March 23, 2017 at 6:55 pm #43629
So my fusion has been declared failed.
I have just spent two months in hospital after I lost all sensation in both feet and my bowel and bladder .
I was eventually seen by the chief spinal surgeon at the royal national orthopaedic hospital and told I am a perfect case for a spinal cord stimulator.
I am to be assessed in July.
What is a spinal cord stimulator and how does it work?
SteveMarch 25, 2017 at 2:34 pm #43639
Sorry your fusion failed.
A Spinal Cord Stimulator is a bit (and only a bit!) like an internal Tens machine.
If you key the words Spinal Cord Stimulator in the search box, there are plenty of posts on the subject.
Also there’s an SCS group on Facebook.
Do hope it works for you.
Annie xMarch 25, 2017 at 4:43 pm #43640
OH that’s not good. Have you got feeling back now? A SCS is an implant that is set to target certain nerve areas to relieve pain. They do a trial first before an implant to make sure it does work. As Anniekat said, just use the search box; there are lots of posts about it.April 2, 2017 at 2:13 pm #43668
So sorry to hear your fusion hasn’t worked out, and I really feel for you…. I’ve got bowel/bladder problems too due nerve damage, and have been advised the rate I’m heading is for sacral nerve stimulation, although I’m not sure if this is the same as spinal cord stimulator. I’m trying to find out if there’s anything I can do to get the feeling back naturally – although really struggling to find anything. So I’ll be interested to hear how you get on…. take care you – best wishes AnnieDApril 16, 2017 at 9:23 am #43704
I now have control of bladder and bowels back and the feeling in my right foot has returned.
The feeling in my left foot is still gone but I had a badly infected nail bed which was only noticed when it started hurting like hell. Doc said that, although the normal sensations were still not there, the fact that it eventually hurt like hell means that the nerves aren’t dead and are starting to wake up.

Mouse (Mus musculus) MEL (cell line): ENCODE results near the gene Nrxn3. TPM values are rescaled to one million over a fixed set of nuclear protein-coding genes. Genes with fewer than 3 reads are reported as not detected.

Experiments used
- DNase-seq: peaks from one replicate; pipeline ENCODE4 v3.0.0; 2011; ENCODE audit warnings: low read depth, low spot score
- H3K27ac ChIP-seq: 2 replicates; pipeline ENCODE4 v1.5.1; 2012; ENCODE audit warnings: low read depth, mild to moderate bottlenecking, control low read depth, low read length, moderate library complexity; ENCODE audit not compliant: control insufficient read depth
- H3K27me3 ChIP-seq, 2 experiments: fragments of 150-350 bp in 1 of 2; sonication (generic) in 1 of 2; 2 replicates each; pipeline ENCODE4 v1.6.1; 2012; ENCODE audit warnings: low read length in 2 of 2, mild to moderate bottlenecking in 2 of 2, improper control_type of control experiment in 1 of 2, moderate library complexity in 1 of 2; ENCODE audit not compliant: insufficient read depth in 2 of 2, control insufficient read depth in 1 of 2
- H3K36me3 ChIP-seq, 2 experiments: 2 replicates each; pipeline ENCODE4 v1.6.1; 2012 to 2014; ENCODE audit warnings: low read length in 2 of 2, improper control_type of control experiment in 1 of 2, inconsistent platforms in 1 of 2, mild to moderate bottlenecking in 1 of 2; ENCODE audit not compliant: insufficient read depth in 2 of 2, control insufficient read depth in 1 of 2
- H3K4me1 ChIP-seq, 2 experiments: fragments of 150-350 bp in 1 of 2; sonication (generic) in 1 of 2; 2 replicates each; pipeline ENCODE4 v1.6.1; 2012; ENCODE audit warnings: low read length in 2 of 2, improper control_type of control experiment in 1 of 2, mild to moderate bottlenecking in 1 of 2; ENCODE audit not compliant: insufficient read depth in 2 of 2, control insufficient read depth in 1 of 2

Pain in my back / pelvis / hips / legs is still there, but it’s being managed with oxycodone.
The oxycodone was a problem because it was only lasting 10 hours instead of 12 and I ended up in agony and withdrawal for two hours twice a day. Two days ago, I divided my daily dose into three and took it every 8 hours. OMG what a difference! The pain does still oscillate but it doesn’t get high enough that I can’t cope.
I’m now waiting for the oxycodone tiredness to abate so I can get back to some normality and I’m still waiting for my referral to RNOH for SCS assessment. But, I’m going in the right direction.
Oh, and because I’ve been diagnosed with arachnoiditis, I’m getting a spider tattoo done on my lumbar scars.
SteveApril 17, 2017 at 1:28 pm #43705
Sorry to hear you are joining the failed back surgery syndrome club, it’s one club you never wanted to join of course!
As you have discovered the trauma of the operation etc. takes a long time to heal, some people say it can be up to two years. I too had loss of sensation in my foot but luckily it came back after 6 months. The nerve damage in my legs started about a year after my final back operation, so it’s a bit of a lucky dip.
I tried the SCS but hated it. I had the type that gives you a tingling sensation every time you move but had it have it on a high setting to overcome the pain. BUT I was glad of the opportunity to try it out, it works for lots of people so hope you get really lucky with it.
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